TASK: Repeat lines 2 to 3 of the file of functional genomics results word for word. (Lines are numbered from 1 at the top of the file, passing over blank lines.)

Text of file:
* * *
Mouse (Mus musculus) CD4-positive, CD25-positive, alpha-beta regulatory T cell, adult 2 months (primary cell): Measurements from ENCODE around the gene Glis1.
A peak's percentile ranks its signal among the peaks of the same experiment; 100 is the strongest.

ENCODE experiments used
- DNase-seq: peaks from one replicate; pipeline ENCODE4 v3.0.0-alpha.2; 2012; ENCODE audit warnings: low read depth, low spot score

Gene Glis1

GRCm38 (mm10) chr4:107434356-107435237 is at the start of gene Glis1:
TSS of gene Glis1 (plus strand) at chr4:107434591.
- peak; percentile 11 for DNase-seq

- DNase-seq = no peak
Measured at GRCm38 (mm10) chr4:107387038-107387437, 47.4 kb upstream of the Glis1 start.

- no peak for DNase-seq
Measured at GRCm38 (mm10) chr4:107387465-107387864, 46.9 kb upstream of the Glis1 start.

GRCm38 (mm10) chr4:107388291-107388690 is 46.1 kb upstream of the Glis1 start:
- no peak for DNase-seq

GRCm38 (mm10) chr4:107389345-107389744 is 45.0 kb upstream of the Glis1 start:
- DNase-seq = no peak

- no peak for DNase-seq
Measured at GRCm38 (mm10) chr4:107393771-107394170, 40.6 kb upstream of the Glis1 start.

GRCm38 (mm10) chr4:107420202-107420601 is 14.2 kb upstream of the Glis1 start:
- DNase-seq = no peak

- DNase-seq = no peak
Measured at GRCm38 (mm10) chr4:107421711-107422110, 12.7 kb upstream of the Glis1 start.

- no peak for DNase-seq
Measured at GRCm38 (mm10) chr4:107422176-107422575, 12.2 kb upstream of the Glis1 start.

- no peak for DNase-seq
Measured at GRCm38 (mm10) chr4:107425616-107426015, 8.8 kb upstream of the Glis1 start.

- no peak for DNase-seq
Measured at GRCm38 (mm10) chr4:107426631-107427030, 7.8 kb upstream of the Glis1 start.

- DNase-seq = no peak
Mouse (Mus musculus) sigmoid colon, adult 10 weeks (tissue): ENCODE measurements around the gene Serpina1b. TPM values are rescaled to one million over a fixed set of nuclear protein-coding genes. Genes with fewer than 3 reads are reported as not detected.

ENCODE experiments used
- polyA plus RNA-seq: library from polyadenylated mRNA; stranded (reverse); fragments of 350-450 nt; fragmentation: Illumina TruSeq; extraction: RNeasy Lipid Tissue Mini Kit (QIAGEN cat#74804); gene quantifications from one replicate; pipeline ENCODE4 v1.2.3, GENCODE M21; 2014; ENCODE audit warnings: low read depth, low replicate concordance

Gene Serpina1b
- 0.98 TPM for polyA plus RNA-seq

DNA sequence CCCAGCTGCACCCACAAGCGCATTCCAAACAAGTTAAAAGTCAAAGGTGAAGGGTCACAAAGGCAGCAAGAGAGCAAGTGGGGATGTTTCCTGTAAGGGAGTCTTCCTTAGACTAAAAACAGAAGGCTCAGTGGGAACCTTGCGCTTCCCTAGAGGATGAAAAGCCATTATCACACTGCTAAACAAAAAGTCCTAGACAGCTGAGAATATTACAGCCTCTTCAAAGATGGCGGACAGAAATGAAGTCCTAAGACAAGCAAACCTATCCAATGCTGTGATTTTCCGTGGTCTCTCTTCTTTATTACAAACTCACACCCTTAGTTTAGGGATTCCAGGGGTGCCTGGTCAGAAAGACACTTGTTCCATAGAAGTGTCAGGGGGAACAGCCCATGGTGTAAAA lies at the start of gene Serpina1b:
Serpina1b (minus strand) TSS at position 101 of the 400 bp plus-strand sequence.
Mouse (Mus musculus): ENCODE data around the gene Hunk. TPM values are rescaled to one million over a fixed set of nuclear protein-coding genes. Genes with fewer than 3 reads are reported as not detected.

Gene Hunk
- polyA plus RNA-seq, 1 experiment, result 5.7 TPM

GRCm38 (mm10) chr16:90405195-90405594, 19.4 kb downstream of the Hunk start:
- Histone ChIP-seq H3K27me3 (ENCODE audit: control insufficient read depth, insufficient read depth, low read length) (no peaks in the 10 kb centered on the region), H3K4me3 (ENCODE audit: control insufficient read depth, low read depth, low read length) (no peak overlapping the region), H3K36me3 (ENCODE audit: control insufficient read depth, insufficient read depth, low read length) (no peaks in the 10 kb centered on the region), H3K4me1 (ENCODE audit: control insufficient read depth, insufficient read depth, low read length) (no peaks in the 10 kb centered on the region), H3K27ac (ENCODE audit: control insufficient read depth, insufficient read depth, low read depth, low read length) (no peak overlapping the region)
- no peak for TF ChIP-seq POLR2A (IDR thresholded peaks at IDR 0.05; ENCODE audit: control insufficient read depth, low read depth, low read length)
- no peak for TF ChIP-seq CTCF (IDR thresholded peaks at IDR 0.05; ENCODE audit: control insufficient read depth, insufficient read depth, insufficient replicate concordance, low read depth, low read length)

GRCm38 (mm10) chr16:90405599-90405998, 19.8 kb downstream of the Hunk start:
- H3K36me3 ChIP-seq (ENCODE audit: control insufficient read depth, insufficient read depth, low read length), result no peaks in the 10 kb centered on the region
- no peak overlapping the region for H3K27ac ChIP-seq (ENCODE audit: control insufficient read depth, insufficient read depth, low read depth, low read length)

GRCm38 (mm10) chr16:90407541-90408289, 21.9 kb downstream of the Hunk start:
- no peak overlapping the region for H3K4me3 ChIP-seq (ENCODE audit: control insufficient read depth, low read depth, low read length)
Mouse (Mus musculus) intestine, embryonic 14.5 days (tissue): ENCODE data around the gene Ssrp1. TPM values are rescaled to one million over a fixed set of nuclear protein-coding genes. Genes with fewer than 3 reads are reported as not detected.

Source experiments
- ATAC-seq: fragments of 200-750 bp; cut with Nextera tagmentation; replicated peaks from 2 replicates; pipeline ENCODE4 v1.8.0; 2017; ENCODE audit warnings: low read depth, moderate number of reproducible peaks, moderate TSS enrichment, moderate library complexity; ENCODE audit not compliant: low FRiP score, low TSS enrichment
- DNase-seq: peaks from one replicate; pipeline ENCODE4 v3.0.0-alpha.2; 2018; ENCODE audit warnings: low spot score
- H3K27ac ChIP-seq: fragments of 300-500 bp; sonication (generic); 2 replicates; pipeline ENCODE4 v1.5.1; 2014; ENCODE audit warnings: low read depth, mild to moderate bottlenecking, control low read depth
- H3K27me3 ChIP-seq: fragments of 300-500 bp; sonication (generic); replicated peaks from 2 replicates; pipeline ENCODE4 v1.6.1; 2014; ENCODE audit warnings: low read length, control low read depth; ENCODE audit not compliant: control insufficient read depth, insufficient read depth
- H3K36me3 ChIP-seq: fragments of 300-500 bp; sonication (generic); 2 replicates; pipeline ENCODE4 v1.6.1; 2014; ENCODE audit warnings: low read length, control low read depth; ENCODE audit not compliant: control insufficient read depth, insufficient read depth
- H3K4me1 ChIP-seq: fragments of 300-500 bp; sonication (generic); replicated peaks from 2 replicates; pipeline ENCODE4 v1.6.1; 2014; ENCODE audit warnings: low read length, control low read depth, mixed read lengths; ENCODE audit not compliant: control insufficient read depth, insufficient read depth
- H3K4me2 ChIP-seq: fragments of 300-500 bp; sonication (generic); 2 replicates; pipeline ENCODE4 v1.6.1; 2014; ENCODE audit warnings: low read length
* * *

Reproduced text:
A peak's percentile ranks its signal among the peaks of the same experiment; 100 is the strongest.

ENCODE experiments used